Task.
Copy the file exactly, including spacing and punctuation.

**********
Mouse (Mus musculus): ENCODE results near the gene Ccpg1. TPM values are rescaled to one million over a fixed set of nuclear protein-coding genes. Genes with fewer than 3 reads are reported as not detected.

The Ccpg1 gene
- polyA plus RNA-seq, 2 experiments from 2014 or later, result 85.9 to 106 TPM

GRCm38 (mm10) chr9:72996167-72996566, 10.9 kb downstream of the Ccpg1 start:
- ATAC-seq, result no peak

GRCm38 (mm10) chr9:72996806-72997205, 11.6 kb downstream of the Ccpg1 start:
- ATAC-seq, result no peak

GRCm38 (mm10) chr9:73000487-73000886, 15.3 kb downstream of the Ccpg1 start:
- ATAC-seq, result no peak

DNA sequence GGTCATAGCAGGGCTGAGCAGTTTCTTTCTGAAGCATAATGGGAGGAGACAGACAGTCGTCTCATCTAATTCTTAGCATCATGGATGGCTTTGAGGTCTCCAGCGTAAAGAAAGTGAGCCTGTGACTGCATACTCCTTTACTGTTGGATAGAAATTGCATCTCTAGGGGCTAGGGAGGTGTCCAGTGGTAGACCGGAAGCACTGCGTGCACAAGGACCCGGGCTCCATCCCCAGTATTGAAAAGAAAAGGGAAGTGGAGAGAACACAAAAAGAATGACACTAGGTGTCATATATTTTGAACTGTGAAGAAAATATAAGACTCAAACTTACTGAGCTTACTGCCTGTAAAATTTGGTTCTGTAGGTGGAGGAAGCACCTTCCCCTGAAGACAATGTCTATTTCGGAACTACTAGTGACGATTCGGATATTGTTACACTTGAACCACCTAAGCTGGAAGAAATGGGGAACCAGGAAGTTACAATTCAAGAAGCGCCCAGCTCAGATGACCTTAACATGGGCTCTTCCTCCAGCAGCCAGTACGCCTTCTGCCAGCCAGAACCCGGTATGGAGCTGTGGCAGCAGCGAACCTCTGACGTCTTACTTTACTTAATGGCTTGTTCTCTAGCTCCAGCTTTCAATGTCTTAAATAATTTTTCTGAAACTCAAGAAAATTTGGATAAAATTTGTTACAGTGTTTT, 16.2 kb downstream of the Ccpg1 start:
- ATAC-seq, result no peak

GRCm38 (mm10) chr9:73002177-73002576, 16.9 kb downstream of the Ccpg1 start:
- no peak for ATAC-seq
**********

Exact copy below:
Mouse (Mus musculus): ENCODE results near the gene Ccpg1. TPM values are rescaled to one million over a fixed set of nuclear protein-coding genes. Genes with fewer than 3 reads are reported as not detected.

The Ccpg1 gene
- polyA plus RNA-seq, 2 experiments from 2014 or later, result 85.9 to 106 TPM

GRCm38 (mm10) chr9:72996167-72996566, 10.9 kb downstream of the Ccpg1 start:
- ATAC-seq, result no peak

GRCm38 (mm10) chr9:72996806-72997205, 11.6 kb downstream of the Ccpg1 start:
- ATAC-seq, result no peak

GRCm38 (mm10) chr9:73000487-73000886, 15.3 kb downstream of the Ccpg1 start:
- ATAC-seq, result no peak

DNA sequence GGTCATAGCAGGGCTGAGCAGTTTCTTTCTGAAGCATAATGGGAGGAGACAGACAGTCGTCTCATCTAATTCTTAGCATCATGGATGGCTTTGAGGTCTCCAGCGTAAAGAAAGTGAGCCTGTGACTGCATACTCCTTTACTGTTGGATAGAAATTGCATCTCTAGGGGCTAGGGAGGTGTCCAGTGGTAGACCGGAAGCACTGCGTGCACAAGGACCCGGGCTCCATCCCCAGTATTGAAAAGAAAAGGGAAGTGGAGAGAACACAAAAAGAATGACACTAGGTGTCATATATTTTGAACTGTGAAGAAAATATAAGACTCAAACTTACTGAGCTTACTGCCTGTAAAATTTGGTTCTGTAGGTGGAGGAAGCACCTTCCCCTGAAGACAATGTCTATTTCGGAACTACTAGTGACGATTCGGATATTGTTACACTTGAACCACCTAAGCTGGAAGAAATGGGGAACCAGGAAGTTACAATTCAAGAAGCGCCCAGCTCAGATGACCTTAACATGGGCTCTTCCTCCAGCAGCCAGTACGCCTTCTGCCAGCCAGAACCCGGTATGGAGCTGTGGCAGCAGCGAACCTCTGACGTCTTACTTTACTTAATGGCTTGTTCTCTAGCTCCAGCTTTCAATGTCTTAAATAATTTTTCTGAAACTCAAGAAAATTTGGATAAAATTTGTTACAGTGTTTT, 16.2 kb downstream of the Ccpg1 start:
- ATAC-seq, result no peak

GRCm38 (mm10) chr9:73002177-73002576, 16.9 kb downstream of the Ccpg1 start:
- no peak for ATAC-seq